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Genetically engineered human cortical spheroid models of tuberous sclerosis

Nature Medicine (2018) | Download Citation


Tuberous sclerosis complex (TSC) is a multisystem developmental disorder caused by mutations in the TSC1 or TSC2 genes, whose protein products are negative regulators of mechanistic target of rapamycin complex 1 signaling. Hallmark pathologies of TSC are cortical tubers—regions of dysmorphic, disorganized neurons and glia in the cortex that are linked to epileptogenesis. To determine the developmental origin of tuber cells, we established human cellular models of TSC by CRISPR–Cas9-mediated gene editing of TSC1 or TSC2 in human pluripotent stem cells (hPSCs). Using heterozygous TSC2 hPSCs with a conditional mutation in the functional allele, we show that mosaic biallelic inactivation during neural progenitor expansion is necessary for the formation of dysplastic cells and increased glia production in three-dimensional cortical spheroids. Our findings provide support for the second-hit model of cortical tuber formation and suggest that variable developmental timing of somatic mutations could contribute to the heterogeneity in the neurological presentation of TSC.

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We thank F. Lorbeer for her help with the teratoma formation assay. This work was supported by a Predoctoral Award from the American Epilepsy Society (to J.D.B.), Frederick Banting and Charles Best Canada Graduate Scholarship from Canadian Institutes for Health Research (no. 356733 to J.D.B.), Brain Research Foundation Seed Grant (no. BRFSG-2014-02 to H.S.B.), Hellman Family Faculty Fund Award (to H.S.B.), NINDS R01 (no. R01NS097823 to H.S.B.), Sloan Research Fellowship in Neuroscience (no. FR-2015-65790 to H.S.B.), and NCI R01 (no. R01CA196884 to D.H.). D.H. is a Pew-Stewart Scholar for Cancer Research supported by the Pew Charitable Trusts and the Alexander and Margaret Stewart Trust. Seed funding was provided by the Siebel Stem Cell Institute.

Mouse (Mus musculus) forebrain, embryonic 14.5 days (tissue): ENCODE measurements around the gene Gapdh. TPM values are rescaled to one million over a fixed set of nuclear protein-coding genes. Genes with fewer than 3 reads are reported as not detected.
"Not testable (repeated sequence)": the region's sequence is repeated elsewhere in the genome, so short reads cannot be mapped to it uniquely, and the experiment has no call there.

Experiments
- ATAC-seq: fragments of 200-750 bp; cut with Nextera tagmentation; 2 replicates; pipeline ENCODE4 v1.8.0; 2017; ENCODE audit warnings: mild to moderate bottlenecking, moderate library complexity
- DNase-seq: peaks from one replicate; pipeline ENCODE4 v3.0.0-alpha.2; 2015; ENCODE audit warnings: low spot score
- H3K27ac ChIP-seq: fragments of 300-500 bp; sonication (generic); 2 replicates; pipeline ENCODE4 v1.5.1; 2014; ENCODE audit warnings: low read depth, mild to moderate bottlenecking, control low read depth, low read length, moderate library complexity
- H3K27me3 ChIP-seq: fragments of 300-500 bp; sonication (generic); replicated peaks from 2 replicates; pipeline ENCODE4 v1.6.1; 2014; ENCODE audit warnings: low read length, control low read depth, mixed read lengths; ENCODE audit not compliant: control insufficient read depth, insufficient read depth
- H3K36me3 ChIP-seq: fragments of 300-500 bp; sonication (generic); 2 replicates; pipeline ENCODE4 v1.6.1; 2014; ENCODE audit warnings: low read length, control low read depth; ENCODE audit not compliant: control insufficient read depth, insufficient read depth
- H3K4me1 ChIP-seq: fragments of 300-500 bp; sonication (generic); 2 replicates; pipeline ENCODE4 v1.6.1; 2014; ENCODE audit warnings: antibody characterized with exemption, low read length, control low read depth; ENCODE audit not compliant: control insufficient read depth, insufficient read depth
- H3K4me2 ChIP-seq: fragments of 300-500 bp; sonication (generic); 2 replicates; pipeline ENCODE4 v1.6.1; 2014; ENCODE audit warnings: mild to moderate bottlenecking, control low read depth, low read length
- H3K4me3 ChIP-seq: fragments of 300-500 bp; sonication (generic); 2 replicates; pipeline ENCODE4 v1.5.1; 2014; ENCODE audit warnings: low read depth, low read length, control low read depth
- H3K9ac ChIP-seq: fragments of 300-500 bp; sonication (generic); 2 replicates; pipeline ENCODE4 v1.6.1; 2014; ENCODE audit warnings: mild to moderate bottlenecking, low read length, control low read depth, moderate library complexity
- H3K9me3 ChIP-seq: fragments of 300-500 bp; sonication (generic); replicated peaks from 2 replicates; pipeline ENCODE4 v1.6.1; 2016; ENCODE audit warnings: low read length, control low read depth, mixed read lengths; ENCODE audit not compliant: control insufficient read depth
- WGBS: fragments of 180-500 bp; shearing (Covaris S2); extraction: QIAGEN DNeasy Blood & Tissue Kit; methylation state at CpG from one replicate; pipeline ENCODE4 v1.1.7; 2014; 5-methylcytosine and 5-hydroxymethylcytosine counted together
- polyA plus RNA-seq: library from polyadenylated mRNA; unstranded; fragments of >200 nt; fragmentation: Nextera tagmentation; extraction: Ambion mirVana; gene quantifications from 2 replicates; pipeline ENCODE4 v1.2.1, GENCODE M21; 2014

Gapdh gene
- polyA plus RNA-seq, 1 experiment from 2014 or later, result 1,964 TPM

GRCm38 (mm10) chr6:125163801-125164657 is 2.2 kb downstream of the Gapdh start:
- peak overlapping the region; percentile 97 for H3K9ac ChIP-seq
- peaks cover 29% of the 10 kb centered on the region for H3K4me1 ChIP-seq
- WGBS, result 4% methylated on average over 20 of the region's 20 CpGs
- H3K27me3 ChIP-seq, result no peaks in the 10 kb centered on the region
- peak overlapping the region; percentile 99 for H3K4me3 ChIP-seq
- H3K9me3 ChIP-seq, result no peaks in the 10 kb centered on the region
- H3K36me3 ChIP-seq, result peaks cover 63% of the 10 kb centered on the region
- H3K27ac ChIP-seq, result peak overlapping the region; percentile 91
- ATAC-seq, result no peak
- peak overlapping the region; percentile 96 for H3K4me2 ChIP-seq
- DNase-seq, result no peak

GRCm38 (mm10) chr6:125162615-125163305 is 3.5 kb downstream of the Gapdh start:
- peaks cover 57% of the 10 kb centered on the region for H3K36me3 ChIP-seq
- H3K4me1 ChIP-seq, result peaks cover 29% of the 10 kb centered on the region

Author information


  1. Department of Molecular and Cell Biology, University of California, Berkeley, Berkeley, CA, USA

    • John D. Blair
    • , Dirk Hockemeyer
    •  & Helen S. Bateup
  2. Helen Wills Neuroscience Institute, University of California, Berkeley, Berkeley, CA, USA

    • Helen S. Bateup


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J.D.B. designed and carried out the experiments, performed the data analysis, and contributed to writing the manuscript. D.H. reprogrammed the TSC patient cells into hiPSCs, advised on the design of CRISPR–Cas9 gene editing experiments and human stem cell culture, and contributed to writing the manuscript. H.S.B. oversaw the project, designed the experiments, carried out the pilot experiments, wrote the manuscript, and acquired the funding.

Competing interests

The authors declare no competing interests.

Corresponding author

Correspondence to Helen S. Bateup.

Supplementary information

  1. Supplementary Text and Figures

    Supplementary Figures 1–8 and Supplementary Tables 1, 3 4 and 5

  2. Reporting Summary

  3. Supplementary Table 2

    Complete statistics and sample sizes for all experiments

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